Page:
Thursday, February 10, 2011

The Rarest, Most Beautiful Atlas of Obstetrics

by Stephen J. Gertz

One of six plates from:
Uteri praegnantis & ad partum maturi demonstrationes

London:  1757.

A copy of the first edition of the scarcest obstetrical atlas yet produced, and certainly one of the most beautiful, featuring six magnificent life-size plates by Jan van Rymsdyk for Charles Nicholas Jenty, has come to market. There are no copies recorded in COPAC, and OCLC notes only one copy in North America, at University of Texas

"Superb life-size mezzotints " (Garrison & Morton) are what make Uteri praegnantis & ad partum maturi demonstrationes (1757) so attractive, in spite of their graphic nature.

"The six beautiful plates of pregnancy and parturation made by Riemsdijk for Charles Nicolas Jenty (1757), of London, are rare examples of mezzotint, which was seldom used in medical illustration" (Garrison).

The first plate was actually drawn by Thomas Burgess and the remainder by Rymsdyk. The mezzotint engraving was done by Thomas Burgess (2), Edward Fisher (1), and Richard Purcell (3). Jenty chose mezzotinting because "this method is softer, and capable of exhibiting a nearer imitation of Nature."

"Charles Nicholas Jenty was an elusive eighteenth century character about whom little is known apart from his writings, and even these are rare. They seldom come on the book market, and few medical libraries possess copies. Not fully appreciated because of their rarity, they are outstanding examples of the arts of the craftsmen, and have also ensured that Jenty's name has not been completely forgotten" (Thornton, Jan van Rymsdyk Medical Artist of the Eighteenth Century).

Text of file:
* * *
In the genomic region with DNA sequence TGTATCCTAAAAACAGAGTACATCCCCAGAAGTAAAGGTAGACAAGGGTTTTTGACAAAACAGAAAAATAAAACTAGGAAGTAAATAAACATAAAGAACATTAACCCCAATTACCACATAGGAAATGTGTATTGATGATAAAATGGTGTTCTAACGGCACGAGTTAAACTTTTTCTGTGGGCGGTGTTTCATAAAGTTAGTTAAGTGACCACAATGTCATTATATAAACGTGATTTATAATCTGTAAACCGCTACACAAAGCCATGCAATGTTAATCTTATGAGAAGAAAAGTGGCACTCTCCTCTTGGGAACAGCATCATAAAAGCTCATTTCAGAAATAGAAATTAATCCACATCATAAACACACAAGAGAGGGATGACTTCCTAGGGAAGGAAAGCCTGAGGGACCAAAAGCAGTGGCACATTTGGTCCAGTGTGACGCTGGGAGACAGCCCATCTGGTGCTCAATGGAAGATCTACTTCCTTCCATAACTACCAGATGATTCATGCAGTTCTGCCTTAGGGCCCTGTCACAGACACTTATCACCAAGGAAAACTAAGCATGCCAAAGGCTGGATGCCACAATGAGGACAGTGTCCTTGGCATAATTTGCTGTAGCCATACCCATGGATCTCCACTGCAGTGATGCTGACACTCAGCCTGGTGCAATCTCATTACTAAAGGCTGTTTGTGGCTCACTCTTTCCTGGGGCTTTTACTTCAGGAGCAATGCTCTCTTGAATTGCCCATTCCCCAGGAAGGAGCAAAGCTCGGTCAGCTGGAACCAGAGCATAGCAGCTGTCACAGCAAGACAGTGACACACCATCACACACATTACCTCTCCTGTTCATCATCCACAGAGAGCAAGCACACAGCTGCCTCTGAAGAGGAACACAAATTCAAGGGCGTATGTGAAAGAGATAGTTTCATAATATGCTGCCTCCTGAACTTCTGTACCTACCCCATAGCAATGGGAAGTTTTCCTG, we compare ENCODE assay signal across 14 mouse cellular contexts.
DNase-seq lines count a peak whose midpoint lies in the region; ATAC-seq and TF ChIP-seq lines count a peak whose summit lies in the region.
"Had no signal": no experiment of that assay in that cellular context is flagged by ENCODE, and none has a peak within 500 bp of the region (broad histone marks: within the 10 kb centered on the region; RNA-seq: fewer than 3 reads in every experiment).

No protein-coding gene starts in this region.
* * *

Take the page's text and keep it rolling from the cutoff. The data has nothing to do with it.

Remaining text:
Another plate from:
Uteri praegnantis & ad partum maturi demonstrationes
London:  1757.

Jan van Rymsdyk is generally known as the illustrator of obstetrician  William Smellie's Sett of Anatomical Tables (1754), and anatomist William Hunter's Anatomy of the Human Gravid Uterus (1774), all of which were drawn about the same time but in the case of Hunter not published until much later. 

So rare is Uteri praegnantis & ad partum maturi demonstrationes that, with few exceptions, this work remains unnoticed by websites discussing Rymsdyk; it seems to be completely unknown to all  except dedicated scholars.

In 1758 Jenty issued an octavo volume with sixteen pages of text to accompany this atlas, under the  title, The Demonstrations of a Pregnant Uterus of a Woman at her Full Term. Both the atlas and the text are extremely rare, and absent from almost all medical libraries.

A German edition was issued in 1761 at Nuremberg, with the plates re-engraved, under the title, Demonstratio vteri praegnantis mulieris cum foetu ad partum maturi.

The two plates from Uteri praegnantis & ad partum maturi demonstrationes that illustrate this post make their debut on the Internet via Booktryst. They will likely be the only digital reproductions  of any of the six mezzotints for some time to come; the atlas is that scarce.

JENTY, Charles Nicholas. Uteri praegnantis & ad partum maturi demonstrationes.  London: [For the Author], 1757. Broadsheet (600 x 465 mm) comprised of six mezzotint engraved plates.

Garrison & Morton 6156.4. Russell 479. Waller 5152. Blocker, p. 211.

Images courtesy of William Patrick Watson Antiquarian Books,  who is offering the book, with our thanks.


  1. Those studies were clearly done from life, by a master of the highest order.


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